(First published, in a slightly different form, in the Philadelphia Inquirer Magazine Jan 16, 1994.)
It was a bit disconcerting to have my high school boyfriend smiling down from the cover of People magazine as “The Sexiest Man Alive” while I was maneuvering a shopping cart in the checkout line, rummaging for my wallet and grappling with my toddler over the candy display.
My old boyfriend is Harry Hamlin. Although I hadn’t spoken with Harry in more than 20 years, I’d certainly heard about the milestones of his life. Tabloid headlines shouted them at me. “Italian Goddess Has Love-Child with Toga-Clad Co-Star!” “Kusak Quits, Leaves L.A. Law in the Lurch!” “Harried Harry: Nicolette Bolts for Bolton!”
I have to say, I didn’t think Harry was happy.
But then again, how could he be? After dating 17-year-old Kathy of Hollidaysburg, PA, president of the Baldwin School Chorus, wouldn’t everything else fall short?
A chorus concert brought us together. It was the spring of 1970. I was a senior at the Baldwin School (for girls) in Bryn Mawr; Harry was a senior at the Hill School (for boys) in Pottstown.
Between renditions of “Sentimental Journey” and selections from Mendelssohn’s Elijah, I had a solo. Alone on the Assembly Room stage, I sang a plaintive piece by Donovan, wearing my chorus-issued straight black skirt and white blouse, with my Martin acoustic guitar slung across my 5-foot-1 frame and my brown hair hanging down my back.
Finding me irresistible, Harry asked me to dance after the concert. From that point on we were together. Well, as together as two kids can be when they attend boarding schools 25 miles apart. We did have the combined rehearsals for the annual spring Humanities Concert, when the Baldwin School Chorus and the Hill School Glee Club performed a choral masterwork.
The campuses of our schools didn’t always confine us. Spring-term weekends were free for seniors—to go home. Harry’s family lived in Pasadena, almost 3,000 miles from the Hill School. Hollidaysburg was only a three-hour drive. Harry came to Hollidaysburg.
Upon first arriving, he presented my mother with a hostess gift: several jars of homemade jams bound up in blue-and-white gingham bows. Satisfied that Harry was a young man of good manners, my mother proceeded to fill him with food. “More leg of lamb, Harry? Kathy, pass Harry the mint sauce. We have plenty of mashed potatoes in the kitchen.”
My father, on the other hand, was interested in the intellectual:
My dad: “Tell me, is Dr. Groten still conjugating verbs in sixth-form Latin?”
Harry: “Yes, sir.”
My dad: “Ah, good. Kathy’s brothers had him. A fine teacher, a fine teacher. And Mr. Brown—have you enjoyed his chemistry classes?”
Harry: “I’m sorry, Dr. Taylor. I don’t take chemistry.”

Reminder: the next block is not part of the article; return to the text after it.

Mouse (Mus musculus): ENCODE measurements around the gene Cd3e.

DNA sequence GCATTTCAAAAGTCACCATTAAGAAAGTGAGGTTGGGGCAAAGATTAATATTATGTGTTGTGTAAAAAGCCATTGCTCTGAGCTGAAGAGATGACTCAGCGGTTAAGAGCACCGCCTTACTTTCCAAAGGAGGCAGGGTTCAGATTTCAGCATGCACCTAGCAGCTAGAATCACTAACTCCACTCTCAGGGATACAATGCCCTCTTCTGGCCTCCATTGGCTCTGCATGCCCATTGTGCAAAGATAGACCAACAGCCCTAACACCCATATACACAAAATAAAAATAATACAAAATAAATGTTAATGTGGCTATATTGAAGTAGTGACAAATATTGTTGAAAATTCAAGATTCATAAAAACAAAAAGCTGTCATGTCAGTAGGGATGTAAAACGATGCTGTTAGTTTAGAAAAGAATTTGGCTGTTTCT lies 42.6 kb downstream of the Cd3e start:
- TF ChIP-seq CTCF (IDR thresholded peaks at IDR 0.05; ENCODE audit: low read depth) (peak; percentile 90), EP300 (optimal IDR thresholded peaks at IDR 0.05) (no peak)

My dad: “Too bad. A fine teacher, a fine teacher. I understand you’ll be attending Berkeley. Isn’t that the school with all the hippies?”
Harry: “There are some hippies, sir, but I believe they’re a minority.”
My dad: “I hope Kathy’s going to show you the Horseshoe Curve. A true feat of engineering.”
After spending weekends with my parents, Harry would surely find any future in-laws disappointing.
If not disappointing, Hollywood would be disturbing after Hollidaysburg. Think of the smog and congestion alone. The 6,000 people who made up the greater Hollidaysburg area didn’t create much of either. Oh, on some days a sour smell that made your eyes water would drift over from the paper mill in Tyrone. And when I was young, traffic leaving Hollidaysburg on Route 36 sometimes got backed up at the train tracks at Bakers Farm Stand. By the time Harry visited, though, the paper mill had been closed down, and Mr. Beegle’s construction company had built the Route 36 Bypass right over the train tracks.
Air travel would have been more pleasant than at L.A. International as well—as long as you didn’t mind that the airport was in the middle of a cornfield and that there was just one gate, one flight a day, to one place: Pittsburgh. The person who took your ticket at the counter would later greet you at the steps of the plane. Sometimes the pilot helped load the luggage. A group effort.
Of course, some things weren’t considered appropriate for groups. Necking, for example. I’d read that Harry had been spotted “necking” in the light booth at an Elton John concert. At least in Hollidaysburg, Harry had some privacy. The light was the flickering late movie, broadcast from WJAC-TV, Channel 6 in Johnstown, and the sole witness was my cat, Sparky, who never reported anything to the papers.
My introduction to Harry’s dramatic talents came during graduation weekend at the Hill School. On Saturday evening, June 6, 1970, the Dramatics Club presented The Fantasticks. Memorial Hall with its dark-paneled walls was packed with parents and guests, faculty and underclassmen, all eager to watch the final production of the Class of 1970.
The lights dimmed and we became silent. The spotlight came up—and there was Harry, the Indian. Around him, sparse furnishings made up the set: a few slat-backed chairs, a clothesline, a large trunk. On this nearly barren stage, Harry and his classmates conjured up a magical performance about The Boy and The Girl and their ripped and rewoven romance.
At the final curtain, the audience rose to its feet in wild applause. I can remember smiling and clapping so hard that my jaw and my hands ached.
After our graduations, I went back home to Hollidaysburg and planned for college on the East Coast. Harry went back home to Pasadena and planned for college on the West Coast, Our letters and phone calls across country dwindled over the summer—and then we lost touch. Harry went on to star in plays, films, telemovies and an acclaimed series. I, on the other hand, went on to teach Hamlet to seniors at the Baldwin School (for girls).